What is the role of global clotting times and coagulation factors in the workup of disseminated intravascular coagulation (DIC)?

Updated: Dec 06, 2020
  • Author: Marcel M Levi, MD; Chief Editor: Srikanth Nagalla, MBBS, MS, FACP  more...
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Answer

Global clotting times (ie, activated partial thromboplastin time [aPTT] and prothrombin time [PT]) are typically prolonged. In as many as 50% of DIC patients, however, a normal or even an attenuated PT and aPTT may be encountered; consequently, such values cannot be used to exclude DIC. [57] This phenomenon may be attributed to certain activated clotting factors present in the circulation, such as thrombin or Xa, which may in fact enhance thrombin formation. [33]

It should be emphasized that serial coagulation tests are usually more helpful than single laboratory results in establishing the diagnosis of DIC. It is also important to note that the PT, not the international normalized ratio (INR), should be used in the DIC monitoring process; INR is recommended only for monitoring oral anticoagulant therapy. [39]

The prolongation of global clotting times may reflect the consumption and depletion of various coagulation factors, which may be further substantiated by the measurement of selected coagulation factors, such as factor V and factor VII. Measurement of coagulation factors may be helpful for detecting additional hemostatic abnormalities (eg, those caused by vitamin K deficiency).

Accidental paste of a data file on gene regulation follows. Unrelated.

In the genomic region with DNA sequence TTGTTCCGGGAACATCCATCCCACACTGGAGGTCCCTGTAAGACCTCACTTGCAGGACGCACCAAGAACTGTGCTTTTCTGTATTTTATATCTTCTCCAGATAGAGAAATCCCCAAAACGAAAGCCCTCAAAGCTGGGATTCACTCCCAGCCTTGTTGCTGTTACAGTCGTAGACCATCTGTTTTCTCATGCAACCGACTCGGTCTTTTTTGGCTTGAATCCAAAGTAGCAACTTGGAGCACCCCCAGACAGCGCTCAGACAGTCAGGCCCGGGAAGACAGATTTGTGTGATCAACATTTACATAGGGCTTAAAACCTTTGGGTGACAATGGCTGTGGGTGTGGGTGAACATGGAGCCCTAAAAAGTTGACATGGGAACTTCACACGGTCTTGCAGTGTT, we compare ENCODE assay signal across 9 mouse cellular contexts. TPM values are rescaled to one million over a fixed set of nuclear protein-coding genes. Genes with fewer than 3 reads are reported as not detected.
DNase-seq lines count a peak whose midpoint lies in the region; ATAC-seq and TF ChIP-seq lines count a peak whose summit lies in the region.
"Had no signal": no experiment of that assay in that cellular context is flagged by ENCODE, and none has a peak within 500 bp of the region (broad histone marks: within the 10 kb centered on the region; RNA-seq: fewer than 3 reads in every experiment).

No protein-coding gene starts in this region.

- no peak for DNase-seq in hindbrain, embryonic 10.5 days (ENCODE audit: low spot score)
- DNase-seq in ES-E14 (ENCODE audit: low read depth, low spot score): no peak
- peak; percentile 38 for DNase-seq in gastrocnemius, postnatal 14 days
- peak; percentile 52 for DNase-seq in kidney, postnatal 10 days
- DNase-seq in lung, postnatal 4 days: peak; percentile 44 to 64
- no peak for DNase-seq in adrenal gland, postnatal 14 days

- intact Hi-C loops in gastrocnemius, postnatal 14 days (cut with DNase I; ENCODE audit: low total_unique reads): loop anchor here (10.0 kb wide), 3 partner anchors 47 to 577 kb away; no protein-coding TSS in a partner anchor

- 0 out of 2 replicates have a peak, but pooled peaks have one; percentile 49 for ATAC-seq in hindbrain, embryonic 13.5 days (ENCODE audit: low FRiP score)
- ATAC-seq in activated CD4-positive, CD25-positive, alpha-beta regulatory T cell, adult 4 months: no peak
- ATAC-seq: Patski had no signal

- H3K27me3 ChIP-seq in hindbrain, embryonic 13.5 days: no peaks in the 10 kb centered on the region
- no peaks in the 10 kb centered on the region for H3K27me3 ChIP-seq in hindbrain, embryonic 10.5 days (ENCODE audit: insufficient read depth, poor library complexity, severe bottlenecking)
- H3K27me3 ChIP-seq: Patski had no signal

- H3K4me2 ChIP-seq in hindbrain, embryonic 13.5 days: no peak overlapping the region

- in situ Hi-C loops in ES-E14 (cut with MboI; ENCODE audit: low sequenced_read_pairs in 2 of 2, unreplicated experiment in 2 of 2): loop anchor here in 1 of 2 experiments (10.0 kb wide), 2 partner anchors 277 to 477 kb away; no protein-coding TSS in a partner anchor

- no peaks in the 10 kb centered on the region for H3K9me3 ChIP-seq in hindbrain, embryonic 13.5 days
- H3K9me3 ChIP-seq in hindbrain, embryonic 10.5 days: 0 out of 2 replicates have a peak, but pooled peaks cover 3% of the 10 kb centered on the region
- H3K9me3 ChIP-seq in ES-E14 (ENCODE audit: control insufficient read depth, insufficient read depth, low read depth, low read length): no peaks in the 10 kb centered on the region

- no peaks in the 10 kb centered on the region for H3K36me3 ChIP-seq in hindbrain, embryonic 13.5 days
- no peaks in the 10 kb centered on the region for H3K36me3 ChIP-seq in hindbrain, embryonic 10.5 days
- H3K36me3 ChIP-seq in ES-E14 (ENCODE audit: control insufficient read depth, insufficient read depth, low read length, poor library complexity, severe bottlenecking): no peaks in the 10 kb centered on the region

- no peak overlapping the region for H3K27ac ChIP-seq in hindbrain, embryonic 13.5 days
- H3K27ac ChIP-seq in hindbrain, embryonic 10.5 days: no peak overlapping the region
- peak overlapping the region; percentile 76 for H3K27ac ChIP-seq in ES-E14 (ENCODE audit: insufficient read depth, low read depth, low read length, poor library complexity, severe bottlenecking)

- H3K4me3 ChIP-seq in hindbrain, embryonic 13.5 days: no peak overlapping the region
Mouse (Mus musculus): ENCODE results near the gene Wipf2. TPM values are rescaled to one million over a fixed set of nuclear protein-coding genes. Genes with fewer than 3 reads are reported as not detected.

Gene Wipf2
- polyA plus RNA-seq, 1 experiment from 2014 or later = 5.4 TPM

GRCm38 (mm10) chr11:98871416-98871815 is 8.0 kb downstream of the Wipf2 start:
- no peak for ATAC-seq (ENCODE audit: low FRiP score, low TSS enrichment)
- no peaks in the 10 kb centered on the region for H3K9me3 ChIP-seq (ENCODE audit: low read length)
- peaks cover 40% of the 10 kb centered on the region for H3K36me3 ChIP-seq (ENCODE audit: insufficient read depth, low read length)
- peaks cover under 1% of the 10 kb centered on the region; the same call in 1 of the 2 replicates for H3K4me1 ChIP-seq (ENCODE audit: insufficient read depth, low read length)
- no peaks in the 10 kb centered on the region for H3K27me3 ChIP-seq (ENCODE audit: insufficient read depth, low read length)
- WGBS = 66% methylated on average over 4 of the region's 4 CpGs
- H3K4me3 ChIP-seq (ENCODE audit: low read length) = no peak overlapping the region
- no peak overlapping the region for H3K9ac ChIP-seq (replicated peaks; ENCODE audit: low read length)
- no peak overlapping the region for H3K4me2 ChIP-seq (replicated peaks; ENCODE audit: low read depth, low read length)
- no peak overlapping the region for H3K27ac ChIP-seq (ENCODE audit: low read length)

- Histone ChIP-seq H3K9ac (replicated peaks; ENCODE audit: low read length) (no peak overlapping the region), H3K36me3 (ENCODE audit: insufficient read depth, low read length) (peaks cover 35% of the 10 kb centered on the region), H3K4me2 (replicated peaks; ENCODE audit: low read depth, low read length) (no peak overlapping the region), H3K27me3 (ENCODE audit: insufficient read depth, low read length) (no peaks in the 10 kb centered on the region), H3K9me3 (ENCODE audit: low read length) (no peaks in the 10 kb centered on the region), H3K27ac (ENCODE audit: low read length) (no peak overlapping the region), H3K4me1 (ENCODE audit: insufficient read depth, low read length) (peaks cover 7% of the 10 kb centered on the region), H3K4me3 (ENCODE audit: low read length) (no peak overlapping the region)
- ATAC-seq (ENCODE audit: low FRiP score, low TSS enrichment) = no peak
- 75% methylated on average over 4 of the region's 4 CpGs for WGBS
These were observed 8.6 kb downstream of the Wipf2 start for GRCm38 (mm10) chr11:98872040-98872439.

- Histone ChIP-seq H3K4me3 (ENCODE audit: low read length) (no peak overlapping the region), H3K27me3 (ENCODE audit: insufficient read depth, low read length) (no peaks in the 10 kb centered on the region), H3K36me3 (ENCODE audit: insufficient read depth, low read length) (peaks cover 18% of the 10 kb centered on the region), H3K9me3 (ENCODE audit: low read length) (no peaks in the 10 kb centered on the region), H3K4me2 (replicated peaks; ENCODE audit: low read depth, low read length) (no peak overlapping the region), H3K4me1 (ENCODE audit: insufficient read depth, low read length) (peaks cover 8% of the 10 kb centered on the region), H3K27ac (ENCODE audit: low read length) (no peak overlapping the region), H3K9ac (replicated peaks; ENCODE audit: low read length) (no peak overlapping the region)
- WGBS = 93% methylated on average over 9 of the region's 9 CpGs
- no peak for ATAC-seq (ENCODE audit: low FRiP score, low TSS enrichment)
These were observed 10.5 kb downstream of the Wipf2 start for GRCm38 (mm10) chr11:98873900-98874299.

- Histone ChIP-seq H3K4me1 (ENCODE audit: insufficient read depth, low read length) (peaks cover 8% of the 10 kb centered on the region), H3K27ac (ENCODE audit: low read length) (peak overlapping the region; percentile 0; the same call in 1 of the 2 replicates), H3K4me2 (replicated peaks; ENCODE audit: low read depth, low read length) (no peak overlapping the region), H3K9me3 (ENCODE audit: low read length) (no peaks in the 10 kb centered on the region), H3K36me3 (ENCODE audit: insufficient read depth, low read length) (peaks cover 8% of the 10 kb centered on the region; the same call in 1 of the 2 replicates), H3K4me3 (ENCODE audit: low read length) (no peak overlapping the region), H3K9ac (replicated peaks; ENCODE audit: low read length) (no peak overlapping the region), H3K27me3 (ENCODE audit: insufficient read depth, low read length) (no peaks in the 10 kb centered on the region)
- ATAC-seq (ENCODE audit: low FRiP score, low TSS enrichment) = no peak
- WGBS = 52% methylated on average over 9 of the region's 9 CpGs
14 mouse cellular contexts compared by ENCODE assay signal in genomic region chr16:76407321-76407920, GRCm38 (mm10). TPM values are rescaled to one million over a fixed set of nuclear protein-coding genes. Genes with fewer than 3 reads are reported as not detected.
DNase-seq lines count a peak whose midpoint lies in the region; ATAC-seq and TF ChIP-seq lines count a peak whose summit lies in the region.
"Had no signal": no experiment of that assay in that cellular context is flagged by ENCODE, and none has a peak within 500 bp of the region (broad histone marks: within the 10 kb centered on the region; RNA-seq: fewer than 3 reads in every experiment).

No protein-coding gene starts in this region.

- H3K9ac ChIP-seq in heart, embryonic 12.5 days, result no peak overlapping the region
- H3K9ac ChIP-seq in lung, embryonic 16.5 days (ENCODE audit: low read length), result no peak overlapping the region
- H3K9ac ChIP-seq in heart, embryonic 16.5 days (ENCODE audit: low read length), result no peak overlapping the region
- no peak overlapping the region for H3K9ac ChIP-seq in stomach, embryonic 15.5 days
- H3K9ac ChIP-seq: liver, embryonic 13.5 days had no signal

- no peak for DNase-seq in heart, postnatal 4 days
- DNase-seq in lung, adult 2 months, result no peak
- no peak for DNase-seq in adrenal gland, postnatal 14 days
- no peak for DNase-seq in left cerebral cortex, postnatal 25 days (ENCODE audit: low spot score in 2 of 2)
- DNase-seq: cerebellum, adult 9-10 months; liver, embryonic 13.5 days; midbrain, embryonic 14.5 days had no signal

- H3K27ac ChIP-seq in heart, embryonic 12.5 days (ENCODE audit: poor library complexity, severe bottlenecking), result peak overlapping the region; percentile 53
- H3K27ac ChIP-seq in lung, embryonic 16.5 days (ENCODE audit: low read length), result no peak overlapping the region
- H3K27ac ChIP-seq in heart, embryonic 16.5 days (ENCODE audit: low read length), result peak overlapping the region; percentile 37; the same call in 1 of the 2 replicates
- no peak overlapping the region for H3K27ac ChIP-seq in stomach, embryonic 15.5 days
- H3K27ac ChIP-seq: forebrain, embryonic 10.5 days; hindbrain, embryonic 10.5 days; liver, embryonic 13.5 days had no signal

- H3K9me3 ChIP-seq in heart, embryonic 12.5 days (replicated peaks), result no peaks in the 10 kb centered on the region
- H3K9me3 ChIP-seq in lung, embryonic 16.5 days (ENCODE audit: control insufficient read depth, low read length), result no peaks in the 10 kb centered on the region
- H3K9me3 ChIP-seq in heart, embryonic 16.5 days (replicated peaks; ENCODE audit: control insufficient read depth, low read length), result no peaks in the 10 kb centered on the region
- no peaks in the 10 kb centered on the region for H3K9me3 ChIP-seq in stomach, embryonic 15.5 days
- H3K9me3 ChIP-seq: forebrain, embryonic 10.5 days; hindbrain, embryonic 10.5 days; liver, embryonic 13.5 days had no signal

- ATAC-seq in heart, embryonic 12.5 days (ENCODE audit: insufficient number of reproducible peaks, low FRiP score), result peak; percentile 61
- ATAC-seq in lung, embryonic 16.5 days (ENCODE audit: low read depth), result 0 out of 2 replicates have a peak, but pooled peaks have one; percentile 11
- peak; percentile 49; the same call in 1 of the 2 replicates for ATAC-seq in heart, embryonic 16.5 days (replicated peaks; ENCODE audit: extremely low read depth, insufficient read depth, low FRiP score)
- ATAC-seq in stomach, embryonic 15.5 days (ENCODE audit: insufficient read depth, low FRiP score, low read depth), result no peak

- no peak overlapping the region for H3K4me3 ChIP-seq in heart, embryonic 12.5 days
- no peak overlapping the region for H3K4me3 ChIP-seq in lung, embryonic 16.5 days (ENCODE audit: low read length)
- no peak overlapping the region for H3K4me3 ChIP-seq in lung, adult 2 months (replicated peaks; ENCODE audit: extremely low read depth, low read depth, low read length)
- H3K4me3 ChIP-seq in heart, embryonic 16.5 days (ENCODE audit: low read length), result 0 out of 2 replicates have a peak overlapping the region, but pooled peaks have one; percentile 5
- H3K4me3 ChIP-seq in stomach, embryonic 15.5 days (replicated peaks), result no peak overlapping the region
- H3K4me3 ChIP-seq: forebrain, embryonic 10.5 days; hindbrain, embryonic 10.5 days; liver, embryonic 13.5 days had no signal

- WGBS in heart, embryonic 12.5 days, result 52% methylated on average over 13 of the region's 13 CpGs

Protein C and antithrombin are 2 natural anticoagulants that are frequently decreased in DIC. There is some evidence to suggest that they may serve roles as prognostic indicators. [58, 59] Nonetheless, the practical application of measuring these anticoagulants may be limited for most practitioners because the tests may not be generally available. [39]

DIC is associated with an unusual light transmission profile on the aPTT, known as a biphasic waveform. In one study, the degree of biphasic waveform abnormality had an increasing positive predictive value for DIC, independent of clotting time prolongation. [60] In addition, the waveform abnormalities are often evident before more conventionally used laboratory value derangements, [60] making this a quick and robust test for DIC. At present, however, the photo-optical analyzers necessary in clot formation analysis are not widely available.


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